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Isaiah is the prophet of Salvation. He is also known as the truly "Universalist" prophet, by which is meant that He makes it clear that salvation is extended equally to all nations and not just to Israel. He lived to see the fall of Israel and the deportation of the Israelites to Assyria, and he prophesied of their "return" to God (through repentance). He is truly a "major prophet" whose prophecies greatly influenced the Apostle Paul in the New Testament.
Category - Bible Commentaries
While Rabshakeh was consulting with the king of Assyria in Libnah, it appears that reports came of an Ethiopian (Cushite) army approaching. As we saw in our study of Isaiah 20:1-6, Ethiopia was ruling Egypt, or at least some portion of it. Tirhakah was the current Ethiopian king and was the last of the three Ethiopian kings which formed Egypt’s 26th dynasty. He was known in history books as Taracus.
“Egypt was in part governed by three successive Ethiopian monarchs, for forty or fifty years: Sabacho, Sevechus, and Tirhakah. Sevechus retired from Lower Egypt owing to the resistance of the priests, whereupon Sethos, a prince-priest, obtained supreme power with Tanis (Zoan in Scripture), or Memphis, as his capital. The Ethiopians retained Upper Egypt under Tirhakah, with Thebes as the capital. Tirhakah’s fame as a conqueror rivalled that of Sesostris; he, and one at least of the Pharaohs of Lower Egypt, were Hezekiah’s allies against Assyria.” (Commentary on the Whole Bible, Jamieson, Fausset and Brown, p. 469)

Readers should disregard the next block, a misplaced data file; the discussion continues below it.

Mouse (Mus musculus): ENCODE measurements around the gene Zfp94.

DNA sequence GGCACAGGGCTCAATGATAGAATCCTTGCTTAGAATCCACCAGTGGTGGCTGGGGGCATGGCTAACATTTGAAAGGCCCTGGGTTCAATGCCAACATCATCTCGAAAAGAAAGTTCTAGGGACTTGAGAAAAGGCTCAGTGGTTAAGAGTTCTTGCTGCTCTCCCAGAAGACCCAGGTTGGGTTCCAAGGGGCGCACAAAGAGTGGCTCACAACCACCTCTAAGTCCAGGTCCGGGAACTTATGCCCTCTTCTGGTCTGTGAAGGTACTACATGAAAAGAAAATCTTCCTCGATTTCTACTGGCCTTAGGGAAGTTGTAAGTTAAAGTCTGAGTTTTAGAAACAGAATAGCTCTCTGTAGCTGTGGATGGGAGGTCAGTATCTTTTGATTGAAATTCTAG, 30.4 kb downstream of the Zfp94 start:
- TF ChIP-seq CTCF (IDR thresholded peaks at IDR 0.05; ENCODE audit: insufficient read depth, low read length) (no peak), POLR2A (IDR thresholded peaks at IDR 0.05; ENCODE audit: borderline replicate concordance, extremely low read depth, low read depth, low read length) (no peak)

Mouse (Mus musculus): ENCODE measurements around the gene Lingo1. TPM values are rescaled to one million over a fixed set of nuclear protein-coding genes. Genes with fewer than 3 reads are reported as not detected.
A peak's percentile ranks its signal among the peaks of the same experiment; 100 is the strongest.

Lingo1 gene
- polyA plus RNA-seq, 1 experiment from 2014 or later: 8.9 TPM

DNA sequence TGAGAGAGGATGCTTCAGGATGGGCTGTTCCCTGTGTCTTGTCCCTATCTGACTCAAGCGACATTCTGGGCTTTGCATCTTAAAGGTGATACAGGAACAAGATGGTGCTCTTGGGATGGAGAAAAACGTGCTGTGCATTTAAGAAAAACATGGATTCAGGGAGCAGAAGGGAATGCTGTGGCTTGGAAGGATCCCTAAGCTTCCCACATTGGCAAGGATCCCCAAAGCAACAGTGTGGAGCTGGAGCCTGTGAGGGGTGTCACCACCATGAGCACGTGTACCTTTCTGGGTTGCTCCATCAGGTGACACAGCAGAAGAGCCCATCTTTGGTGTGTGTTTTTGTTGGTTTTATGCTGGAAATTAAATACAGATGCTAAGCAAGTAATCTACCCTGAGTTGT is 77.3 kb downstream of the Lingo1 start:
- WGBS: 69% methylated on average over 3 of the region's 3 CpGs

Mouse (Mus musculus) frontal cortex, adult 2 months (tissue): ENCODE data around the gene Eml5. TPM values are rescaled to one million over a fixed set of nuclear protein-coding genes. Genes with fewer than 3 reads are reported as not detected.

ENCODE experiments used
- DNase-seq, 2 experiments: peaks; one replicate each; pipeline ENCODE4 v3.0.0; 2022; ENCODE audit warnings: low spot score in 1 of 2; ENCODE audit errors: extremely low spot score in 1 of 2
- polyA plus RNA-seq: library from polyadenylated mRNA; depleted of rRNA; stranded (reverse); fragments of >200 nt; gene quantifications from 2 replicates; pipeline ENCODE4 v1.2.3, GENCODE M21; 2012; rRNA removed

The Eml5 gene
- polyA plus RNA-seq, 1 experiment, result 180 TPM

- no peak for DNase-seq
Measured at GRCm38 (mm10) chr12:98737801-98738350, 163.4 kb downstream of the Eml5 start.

The king of Assyria believed that Hezekiah might be influenced by this approaching Cushite army, thinking that Assyria might yet be defeated. So he hastily wrote a letter to Hezekiah, warning him not to try to fight the Assyrians.
Isaiah 37:9-13 says,
9 When he heard them say concerning Tirhakah king of Cush, “He has come out to fight against you,” and when he heard it he sent messengers to Hezekiah, saying, 10 Thus you shall say to Hezekiah king of Judah, “Do not let your God in whom you trust deceive you, saying, “Jerusalem will not be given into the hand of the king of Assyria. 11 Behold, you have heard what the kings of Assyria have done to all the lands, destroying them completely. So will you be spared? 12 Did the gods of those nations which my fathers have destroyed deliver them, even Gozan and Haran and Rezeph and the sons of Eden who were in Telassar? 13 Where is the king of Hamath, the king of Arpad, the king of the city of Sepharvaim, and of Hena and Ivvah?”